Cash-only doctors abandon the insurance system

MGN
Tuesday, June 11, 2013 - 8:55am

Fed up with declining payments and rising red tape, a small but growing number of doctors are opting out of the insurance system completely. They're expecting patients to pony up with cash.

Some doctors who have gone that route love it, saying they can spend more time with and provide higher-quality care to their patients. Health advocates are skeptical, worrying that only the wealthy will benefit from this system.

In Wichita, Kan., 32-year old family physician Doug Nunamaker switched to a cash-only basis in 2010 after taking insurance for five years. ("Cash-only" is a loose description. Nunamaker accepts payment by debit or credit card too.)

Under the traditional health insurance system, a large staff was required just to navigate all the paperwork, he said. That resulted in high overhead, forcing doctors like Nunamaker to take on more patients to cover costs. Plus, the amount insurance companies were willing to pay for procedures was declining, leading to a vicious cycle.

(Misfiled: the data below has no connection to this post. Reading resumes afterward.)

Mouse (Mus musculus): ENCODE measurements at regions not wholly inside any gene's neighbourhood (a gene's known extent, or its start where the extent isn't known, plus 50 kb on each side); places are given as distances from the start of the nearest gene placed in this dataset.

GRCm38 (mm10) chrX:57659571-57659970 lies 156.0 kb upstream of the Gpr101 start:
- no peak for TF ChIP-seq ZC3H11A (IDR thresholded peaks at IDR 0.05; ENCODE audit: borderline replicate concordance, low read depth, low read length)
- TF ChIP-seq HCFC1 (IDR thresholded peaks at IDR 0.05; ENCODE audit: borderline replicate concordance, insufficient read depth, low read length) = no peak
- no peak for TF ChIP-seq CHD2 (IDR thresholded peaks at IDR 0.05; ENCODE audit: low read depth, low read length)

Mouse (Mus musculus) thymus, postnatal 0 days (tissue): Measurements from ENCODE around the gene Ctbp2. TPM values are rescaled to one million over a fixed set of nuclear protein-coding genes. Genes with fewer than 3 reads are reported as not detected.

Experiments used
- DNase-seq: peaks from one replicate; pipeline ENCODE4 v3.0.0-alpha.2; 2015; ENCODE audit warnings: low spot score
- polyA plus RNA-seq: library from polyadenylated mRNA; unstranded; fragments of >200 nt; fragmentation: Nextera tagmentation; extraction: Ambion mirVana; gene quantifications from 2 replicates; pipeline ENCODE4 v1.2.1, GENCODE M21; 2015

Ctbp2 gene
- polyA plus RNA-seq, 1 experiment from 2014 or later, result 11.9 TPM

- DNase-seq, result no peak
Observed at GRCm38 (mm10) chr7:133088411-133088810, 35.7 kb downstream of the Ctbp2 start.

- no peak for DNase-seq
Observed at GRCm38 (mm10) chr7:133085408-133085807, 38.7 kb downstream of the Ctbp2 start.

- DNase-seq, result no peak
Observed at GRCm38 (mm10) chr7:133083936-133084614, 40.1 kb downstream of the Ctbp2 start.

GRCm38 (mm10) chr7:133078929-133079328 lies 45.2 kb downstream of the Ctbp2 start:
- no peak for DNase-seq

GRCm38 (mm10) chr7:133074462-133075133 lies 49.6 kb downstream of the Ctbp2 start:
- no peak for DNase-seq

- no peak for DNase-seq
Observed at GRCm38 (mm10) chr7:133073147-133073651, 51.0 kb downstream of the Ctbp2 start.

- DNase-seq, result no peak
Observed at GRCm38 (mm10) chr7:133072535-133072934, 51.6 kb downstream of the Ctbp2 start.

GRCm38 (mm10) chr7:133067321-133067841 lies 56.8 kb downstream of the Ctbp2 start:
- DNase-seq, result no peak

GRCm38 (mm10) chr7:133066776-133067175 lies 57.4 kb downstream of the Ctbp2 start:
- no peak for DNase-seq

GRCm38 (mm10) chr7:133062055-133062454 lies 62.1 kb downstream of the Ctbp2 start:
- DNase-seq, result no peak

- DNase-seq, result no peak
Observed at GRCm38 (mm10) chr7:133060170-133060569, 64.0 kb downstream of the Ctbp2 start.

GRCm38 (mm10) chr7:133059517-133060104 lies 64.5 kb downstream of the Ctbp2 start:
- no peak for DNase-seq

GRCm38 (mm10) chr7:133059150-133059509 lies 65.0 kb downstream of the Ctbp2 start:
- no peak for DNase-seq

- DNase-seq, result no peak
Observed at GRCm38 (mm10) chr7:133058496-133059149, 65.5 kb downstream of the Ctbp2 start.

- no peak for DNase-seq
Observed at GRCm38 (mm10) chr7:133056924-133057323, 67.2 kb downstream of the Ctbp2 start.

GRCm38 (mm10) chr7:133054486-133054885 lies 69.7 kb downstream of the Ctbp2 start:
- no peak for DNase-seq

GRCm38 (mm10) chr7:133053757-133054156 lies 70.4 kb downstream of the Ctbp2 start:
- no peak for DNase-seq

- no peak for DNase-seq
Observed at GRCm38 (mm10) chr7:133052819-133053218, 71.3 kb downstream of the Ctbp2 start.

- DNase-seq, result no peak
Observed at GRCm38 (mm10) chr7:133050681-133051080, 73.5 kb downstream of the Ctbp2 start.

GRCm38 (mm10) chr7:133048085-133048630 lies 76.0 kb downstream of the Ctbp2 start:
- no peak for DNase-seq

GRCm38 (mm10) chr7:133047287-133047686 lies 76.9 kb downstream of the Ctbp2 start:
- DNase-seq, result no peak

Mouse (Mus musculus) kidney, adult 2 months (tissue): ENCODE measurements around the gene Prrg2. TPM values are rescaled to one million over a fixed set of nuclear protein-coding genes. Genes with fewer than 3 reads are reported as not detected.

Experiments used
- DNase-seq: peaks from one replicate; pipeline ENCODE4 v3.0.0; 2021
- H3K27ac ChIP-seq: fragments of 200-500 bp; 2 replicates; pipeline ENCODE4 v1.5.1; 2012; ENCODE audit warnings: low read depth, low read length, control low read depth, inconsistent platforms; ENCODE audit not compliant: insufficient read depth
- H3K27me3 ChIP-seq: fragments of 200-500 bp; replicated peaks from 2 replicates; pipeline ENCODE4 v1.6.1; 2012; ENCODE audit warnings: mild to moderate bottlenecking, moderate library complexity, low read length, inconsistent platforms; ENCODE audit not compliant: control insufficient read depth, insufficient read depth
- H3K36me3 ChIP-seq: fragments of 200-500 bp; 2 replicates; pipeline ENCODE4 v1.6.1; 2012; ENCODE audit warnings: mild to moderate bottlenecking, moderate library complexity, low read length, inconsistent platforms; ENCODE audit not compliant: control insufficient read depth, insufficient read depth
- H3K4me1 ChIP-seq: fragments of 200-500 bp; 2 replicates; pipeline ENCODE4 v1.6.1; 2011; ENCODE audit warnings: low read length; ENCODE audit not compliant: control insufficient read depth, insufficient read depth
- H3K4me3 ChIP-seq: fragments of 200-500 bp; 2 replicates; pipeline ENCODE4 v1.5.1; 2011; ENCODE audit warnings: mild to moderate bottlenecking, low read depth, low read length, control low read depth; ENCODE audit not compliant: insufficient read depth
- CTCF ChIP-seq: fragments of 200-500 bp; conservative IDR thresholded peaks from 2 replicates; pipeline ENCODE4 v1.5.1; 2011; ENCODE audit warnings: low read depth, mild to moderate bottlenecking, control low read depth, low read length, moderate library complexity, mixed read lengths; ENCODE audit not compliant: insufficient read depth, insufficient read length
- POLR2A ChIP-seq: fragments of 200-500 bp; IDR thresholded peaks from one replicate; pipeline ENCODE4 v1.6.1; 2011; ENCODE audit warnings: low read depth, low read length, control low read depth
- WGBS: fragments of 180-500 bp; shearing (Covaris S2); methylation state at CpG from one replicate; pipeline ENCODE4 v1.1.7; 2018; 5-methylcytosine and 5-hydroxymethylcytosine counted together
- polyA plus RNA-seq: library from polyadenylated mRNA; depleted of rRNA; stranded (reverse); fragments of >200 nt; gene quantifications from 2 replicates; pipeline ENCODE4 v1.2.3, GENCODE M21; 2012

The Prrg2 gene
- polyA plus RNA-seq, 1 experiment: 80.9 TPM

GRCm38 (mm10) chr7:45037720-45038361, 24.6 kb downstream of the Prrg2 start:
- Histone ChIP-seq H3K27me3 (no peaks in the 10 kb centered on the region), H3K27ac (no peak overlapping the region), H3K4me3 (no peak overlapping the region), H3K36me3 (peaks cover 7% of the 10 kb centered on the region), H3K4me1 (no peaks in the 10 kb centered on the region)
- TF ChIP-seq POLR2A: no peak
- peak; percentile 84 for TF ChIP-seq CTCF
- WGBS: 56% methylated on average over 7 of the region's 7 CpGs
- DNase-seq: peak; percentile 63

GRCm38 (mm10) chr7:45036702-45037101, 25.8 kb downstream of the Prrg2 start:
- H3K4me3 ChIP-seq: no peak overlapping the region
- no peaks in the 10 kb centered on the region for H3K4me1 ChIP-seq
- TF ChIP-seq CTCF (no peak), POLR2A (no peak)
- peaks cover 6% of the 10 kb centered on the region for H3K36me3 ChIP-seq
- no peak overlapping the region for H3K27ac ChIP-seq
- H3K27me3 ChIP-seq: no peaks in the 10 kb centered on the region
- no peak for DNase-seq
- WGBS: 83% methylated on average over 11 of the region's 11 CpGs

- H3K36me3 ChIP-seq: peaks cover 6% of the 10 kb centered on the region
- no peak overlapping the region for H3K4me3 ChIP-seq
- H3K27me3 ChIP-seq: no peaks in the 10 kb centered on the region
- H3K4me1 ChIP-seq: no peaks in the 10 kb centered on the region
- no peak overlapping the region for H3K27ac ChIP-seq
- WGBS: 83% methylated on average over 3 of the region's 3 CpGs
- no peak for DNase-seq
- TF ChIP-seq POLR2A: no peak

"The paperwork, the hassles, it just got to be overwhelming," Nunamaker said. "We knew that we had to find a better way to practice."
So Nunamaker and his partner set up a membership-based practice called Atlas M.D. -- a nod to free-market champion Ayn Rand's book Atlas Shrugged. Under the membership plan -- also known as "concierge" medicine -- each patient pays a flat monthly fee to have unlimited access to the doctors and any service they can provide in the office, such as EKGs or stitches.

The fee varies depending on age. For kids, it's $10 a month. For adults up to age 44, it's $50 a month. Senior citizens pay $100.

The office has negotiated deals for services outside the office. By cutting out the middleman, Nunamaker said he can get a cholesterol test done for $3, versus the $90 the lab company he works with once billed to insurance carriers. An MRI can be had for $400, compared to a typical billed rate of $2,000 or more.

Nunamaker encourages his patients to carry some type of high-deductible health insurance plan in case of an emergency or serious illness. But for the everyday stuff, he said his plan works better for both doctor and patient.

"It would be like if car insurance paid for gas, oil and tires," he said. "It would be very expensive, and you'd have to get pre-approval for a trip out

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